If you are helping your teenager to find and purchase a car, then it is reasonable to expect that you are in for an experience that challenges you emotionally, financially, and mentally. If the mere thought of the upcoming shopping trip has you grinding your teeth, and reflexively reaching out your hand to preemptively smack your teenager upside their head, then the first thing that you need to do is take a deep breath. The second thing that you need to do is review these three tips.
Remember, they don’t have a car yet.
This means that you can, in fact, drive right by that Porsche dealership, no matter how close your teenager gets to merging their face with the passenger side window. You can, and should, drive your teenager straight to the local Toyota dealers. Why? Maybe you know it from experience, or maybe you know it from clever marketing, but Toyota is popular for a good reason. Many Toyota dealers are proud to offer top rated cars that are both reasonably priced, and prized as being very reliable vehicles. It is estimated that about 80% of all Toyota cars that were sold 20 years ago are still out there on the road, astounding people with their lifespan in much the same way that your teenager astounds you with their ungratefulness. Neither fact is unexpected, but somehow they both still inspire at least a raised eyebrow.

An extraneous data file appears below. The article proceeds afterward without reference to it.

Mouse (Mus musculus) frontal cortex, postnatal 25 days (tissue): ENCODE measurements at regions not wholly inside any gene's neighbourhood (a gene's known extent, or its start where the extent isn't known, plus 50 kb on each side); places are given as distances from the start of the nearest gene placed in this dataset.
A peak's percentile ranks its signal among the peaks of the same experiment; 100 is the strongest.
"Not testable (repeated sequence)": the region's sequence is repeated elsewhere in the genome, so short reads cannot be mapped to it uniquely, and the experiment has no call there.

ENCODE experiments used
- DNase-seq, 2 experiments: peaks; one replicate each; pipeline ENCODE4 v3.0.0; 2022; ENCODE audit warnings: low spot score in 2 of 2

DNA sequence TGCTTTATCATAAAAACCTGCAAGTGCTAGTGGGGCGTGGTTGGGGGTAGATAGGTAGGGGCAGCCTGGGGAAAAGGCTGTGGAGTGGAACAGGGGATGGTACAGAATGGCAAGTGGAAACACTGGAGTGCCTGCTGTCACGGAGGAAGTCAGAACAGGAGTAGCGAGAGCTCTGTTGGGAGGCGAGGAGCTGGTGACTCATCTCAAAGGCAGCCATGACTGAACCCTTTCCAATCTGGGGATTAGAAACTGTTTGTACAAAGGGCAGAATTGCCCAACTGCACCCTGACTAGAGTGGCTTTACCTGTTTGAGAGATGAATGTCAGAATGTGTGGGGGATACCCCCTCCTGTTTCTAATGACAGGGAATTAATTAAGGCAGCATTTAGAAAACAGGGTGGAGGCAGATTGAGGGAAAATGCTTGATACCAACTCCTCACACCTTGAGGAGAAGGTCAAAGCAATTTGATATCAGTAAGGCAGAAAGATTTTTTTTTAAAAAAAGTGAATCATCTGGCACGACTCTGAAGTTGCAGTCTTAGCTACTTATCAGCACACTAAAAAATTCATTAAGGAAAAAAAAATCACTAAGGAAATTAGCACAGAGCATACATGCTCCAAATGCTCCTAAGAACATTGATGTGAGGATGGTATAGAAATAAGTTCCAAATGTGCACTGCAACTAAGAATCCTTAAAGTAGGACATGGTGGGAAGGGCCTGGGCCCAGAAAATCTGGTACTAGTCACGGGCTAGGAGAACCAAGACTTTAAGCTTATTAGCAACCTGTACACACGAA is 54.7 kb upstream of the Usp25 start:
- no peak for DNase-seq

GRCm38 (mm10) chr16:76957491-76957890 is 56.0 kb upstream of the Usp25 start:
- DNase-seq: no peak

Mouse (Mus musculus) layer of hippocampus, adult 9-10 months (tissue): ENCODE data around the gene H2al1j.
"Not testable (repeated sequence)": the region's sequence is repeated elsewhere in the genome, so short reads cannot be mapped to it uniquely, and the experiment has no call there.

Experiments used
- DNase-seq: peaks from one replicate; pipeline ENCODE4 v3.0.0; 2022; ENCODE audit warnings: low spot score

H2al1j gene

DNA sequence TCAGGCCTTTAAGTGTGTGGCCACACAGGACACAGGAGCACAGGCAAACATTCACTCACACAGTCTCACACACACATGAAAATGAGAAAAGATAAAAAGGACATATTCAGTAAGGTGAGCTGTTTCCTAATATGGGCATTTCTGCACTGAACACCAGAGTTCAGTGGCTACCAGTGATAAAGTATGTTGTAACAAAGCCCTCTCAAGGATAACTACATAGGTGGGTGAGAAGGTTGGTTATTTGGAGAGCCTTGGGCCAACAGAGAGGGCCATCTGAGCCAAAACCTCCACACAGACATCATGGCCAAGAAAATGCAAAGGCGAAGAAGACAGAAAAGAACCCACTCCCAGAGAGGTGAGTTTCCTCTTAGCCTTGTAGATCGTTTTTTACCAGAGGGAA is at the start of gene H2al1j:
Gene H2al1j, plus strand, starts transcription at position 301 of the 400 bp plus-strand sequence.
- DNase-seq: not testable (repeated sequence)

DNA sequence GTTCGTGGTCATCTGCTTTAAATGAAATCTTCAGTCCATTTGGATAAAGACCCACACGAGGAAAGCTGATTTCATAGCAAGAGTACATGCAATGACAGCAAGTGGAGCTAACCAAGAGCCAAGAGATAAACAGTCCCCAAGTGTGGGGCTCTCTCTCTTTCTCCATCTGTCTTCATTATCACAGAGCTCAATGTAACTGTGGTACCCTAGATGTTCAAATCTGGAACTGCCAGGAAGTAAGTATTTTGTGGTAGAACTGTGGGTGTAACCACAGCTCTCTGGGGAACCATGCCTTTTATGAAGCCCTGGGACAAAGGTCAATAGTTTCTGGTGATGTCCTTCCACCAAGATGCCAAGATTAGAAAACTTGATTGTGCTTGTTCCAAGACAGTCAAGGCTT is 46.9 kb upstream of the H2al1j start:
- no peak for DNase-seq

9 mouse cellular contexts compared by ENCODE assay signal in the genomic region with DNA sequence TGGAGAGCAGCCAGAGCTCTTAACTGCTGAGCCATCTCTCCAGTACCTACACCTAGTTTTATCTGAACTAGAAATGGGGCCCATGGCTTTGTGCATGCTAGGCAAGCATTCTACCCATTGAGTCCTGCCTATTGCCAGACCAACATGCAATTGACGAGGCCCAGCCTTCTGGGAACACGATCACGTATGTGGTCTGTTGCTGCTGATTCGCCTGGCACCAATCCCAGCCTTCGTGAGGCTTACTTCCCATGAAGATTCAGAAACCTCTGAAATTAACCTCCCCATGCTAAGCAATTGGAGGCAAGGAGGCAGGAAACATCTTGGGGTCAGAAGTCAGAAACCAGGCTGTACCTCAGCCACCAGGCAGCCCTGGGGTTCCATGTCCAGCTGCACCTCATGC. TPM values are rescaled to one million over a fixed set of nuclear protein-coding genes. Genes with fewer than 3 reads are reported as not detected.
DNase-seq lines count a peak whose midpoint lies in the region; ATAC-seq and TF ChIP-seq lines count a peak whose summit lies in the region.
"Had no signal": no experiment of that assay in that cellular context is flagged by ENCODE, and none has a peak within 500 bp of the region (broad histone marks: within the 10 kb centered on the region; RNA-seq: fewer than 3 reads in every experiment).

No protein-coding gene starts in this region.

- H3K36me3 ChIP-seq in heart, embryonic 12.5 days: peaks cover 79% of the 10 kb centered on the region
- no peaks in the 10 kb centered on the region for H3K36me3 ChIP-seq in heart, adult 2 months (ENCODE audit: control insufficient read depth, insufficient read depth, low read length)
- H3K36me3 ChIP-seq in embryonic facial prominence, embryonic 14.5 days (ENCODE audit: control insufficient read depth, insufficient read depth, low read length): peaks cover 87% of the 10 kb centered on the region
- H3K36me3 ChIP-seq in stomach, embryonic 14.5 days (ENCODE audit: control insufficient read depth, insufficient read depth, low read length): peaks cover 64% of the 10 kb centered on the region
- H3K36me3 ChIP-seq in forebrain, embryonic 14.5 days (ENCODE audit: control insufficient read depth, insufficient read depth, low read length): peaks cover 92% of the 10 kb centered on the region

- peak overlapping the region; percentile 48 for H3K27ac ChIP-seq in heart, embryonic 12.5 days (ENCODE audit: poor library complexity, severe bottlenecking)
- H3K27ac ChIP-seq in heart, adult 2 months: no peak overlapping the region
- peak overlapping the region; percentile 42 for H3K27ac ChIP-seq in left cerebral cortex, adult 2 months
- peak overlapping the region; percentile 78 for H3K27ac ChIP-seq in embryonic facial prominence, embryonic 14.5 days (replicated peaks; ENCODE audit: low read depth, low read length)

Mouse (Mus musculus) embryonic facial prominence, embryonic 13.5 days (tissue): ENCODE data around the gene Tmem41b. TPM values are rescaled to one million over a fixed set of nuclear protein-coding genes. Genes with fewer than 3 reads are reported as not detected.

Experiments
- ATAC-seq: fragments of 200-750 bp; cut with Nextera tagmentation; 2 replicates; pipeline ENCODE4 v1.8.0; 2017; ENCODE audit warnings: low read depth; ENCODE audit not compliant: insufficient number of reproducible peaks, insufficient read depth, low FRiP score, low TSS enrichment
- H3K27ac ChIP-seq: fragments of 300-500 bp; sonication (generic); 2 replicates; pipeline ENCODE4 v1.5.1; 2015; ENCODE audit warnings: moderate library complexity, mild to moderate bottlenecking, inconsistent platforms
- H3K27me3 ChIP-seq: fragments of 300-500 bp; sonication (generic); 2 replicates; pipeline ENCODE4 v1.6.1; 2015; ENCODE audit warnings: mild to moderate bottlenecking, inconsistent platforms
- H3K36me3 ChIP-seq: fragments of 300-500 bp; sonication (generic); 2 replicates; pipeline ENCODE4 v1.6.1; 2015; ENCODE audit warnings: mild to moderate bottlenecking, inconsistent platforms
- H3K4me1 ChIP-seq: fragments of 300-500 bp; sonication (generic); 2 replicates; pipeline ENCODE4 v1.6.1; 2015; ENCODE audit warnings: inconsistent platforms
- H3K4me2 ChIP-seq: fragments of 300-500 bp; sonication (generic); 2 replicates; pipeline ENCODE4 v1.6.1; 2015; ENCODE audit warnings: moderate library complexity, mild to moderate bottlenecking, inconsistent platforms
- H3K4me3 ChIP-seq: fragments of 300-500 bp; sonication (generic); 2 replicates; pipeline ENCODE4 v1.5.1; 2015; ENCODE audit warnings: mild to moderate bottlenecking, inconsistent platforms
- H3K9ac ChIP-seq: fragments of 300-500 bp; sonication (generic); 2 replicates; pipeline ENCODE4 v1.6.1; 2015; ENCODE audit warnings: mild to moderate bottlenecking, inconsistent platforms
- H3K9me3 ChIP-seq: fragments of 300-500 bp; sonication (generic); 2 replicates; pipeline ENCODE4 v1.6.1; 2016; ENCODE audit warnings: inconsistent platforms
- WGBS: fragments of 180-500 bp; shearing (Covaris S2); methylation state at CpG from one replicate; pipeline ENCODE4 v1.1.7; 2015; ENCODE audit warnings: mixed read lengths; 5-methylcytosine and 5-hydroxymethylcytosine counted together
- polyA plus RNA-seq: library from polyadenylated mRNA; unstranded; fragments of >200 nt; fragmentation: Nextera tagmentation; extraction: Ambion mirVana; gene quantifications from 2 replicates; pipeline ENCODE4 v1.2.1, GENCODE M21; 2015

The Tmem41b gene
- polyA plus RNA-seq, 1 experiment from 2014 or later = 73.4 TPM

You are the car expert. Not them.
Out of the pair of you, who has been driving the longest? Who has owned, and wrecked, more cars? Hopefully, the answer is you. Feel free to leverage these facts in steering the course of the shopping trip. One of the reasons you may want to focus on convincing your teenager that the car of their dreams is at a Toyota dealership is because of the wide range of choices they will be able to make from the Toyota cars for sale. You can use your wisdom and influence to point out to your teenager what is really worth appreciating in a car. You can extol the virtues of fuel economy and rolling-resistance tires that the Toyota Camry SE features, or the all-wheel drive that the Toyota Highlander can have.
Don’t be afraid to lay down the law, especially if you are laying down any of the cash.
Unless your teenager is independently wealthy, and wouldn’t that be terrifying, then you are completely within your rights to insist on looking at used Toyotas. Most dealerships will see the power dynamic between you and your teen and understand who to side with almost immediately, but you can avoid potential awkwardness by having the new vs. used discussion before visiting the Toyota dealers.
All this being said, you don’t want to traumatize your teen. Shopping for their first car should be a fun experience, and involve as little emotional abuse as possible, from either of you. Setting down clear expectations before heading out to the dealerships is highly recommended, as is having a game plan that you both agree to. In the end, if you establish all of the rules beforehand, you will come out of the shopping trip with good memories, and your teen will come out of it with a great car.